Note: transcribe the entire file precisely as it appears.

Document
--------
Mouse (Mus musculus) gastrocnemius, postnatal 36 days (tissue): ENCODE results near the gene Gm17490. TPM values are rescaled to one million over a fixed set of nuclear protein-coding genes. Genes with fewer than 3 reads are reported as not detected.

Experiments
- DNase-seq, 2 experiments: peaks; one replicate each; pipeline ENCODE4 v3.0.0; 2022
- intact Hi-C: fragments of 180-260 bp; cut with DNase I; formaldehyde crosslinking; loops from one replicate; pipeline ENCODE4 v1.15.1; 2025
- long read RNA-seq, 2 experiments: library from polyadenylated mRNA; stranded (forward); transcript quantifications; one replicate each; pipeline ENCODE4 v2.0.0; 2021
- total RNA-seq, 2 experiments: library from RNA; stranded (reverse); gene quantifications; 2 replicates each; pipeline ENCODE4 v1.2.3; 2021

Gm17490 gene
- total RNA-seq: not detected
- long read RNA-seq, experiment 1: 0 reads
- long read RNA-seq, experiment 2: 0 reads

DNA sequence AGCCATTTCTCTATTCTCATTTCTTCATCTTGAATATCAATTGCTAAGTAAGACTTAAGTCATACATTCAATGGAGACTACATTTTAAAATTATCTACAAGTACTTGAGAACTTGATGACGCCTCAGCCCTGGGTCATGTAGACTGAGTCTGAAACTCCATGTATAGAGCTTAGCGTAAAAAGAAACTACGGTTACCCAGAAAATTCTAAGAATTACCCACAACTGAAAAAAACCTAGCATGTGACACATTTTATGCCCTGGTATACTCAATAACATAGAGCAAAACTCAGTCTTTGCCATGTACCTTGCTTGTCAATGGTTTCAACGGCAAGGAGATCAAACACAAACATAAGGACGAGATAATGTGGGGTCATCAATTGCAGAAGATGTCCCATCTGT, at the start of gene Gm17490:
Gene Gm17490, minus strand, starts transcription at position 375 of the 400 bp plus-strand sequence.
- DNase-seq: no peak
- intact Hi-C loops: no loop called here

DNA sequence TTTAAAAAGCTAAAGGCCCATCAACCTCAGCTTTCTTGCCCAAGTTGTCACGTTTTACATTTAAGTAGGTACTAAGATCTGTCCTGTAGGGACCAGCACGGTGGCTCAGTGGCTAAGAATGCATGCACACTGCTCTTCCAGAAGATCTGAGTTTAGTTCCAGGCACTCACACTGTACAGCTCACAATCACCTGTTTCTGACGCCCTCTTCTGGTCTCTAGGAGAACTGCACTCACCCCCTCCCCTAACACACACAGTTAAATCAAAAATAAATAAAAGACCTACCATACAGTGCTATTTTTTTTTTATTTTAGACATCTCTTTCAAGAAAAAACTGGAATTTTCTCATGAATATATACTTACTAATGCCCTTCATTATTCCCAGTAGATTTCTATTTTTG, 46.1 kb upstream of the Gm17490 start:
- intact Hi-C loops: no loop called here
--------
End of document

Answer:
Mouse (Mus musculus) gastrocnemius, postnatal 36 days (tissue): ENCODE results near the gene Gm17490. TPM values are rescaled to one million over a fixed set of nuclear protein-coding genes. Genes with fewer than 3 reads are reported as not detected.

Experiments
- DNase-seq, 2 experiments: peaks; one replicate each; pipeline ENCODE4 v3.0.0; 2022
- intact Hi-C: fragments of 180-260 bp; cut with DNase I; formaldehyde crosslinking; loops from one replicate; pipeline ENCODE4 v1.15.1; 2025
- long read RNA-seq, 2 experiments: library from polyadenylated mRNA; stranded (forward); transcript quantifications; one replicate each; pipeline ENCODE4 v2.0.0; 2021
- total RNA-seq, 2 experiments: library from RNA; stranded (reverse); gene quantifications; 2 replicates each; pipeline ENCODE4 v1.2.3; 2021

Gm17490 gene
- total RNA-seq: not detected
- long read RNA-seq, experiment 1: 0 reads
- long read RNA-seq, experiment 2: 0 reads

DNA sequence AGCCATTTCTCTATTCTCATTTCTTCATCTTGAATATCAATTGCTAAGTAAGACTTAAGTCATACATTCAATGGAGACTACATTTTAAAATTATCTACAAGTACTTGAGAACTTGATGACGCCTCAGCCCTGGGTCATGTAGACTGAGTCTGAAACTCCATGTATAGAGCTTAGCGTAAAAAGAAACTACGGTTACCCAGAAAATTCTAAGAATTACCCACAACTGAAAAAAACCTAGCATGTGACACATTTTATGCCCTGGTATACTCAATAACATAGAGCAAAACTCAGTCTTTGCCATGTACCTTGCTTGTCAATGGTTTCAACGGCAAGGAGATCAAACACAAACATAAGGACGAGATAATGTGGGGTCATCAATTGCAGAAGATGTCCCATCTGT, at the start of gene Gm17490:
Gene Gm17490, minus strand, starts transcription at position 375 of the 400 bp plus-strand sequence.
- DNase-seq: no peak
- intact Hi-C loops: no loop called here

DNA sequence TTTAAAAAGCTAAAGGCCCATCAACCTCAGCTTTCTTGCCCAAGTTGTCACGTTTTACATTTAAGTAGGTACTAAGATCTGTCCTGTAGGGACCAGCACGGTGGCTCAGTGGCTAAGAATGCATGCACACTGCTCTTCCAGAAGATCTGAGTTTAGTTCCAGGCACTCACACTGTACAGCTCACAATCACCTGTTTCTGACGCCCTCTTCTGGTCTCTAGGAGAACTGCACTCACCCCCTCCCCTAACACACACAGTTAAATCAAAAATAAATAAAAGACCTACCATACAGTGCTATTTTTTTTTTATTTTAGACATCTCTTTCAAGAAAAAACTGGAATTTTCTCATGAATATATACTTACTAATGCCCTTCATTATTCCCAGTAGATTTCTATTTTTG, 46.1 kb upstream of the Gm17490 start:
- intact Hi-C loops: no loop called here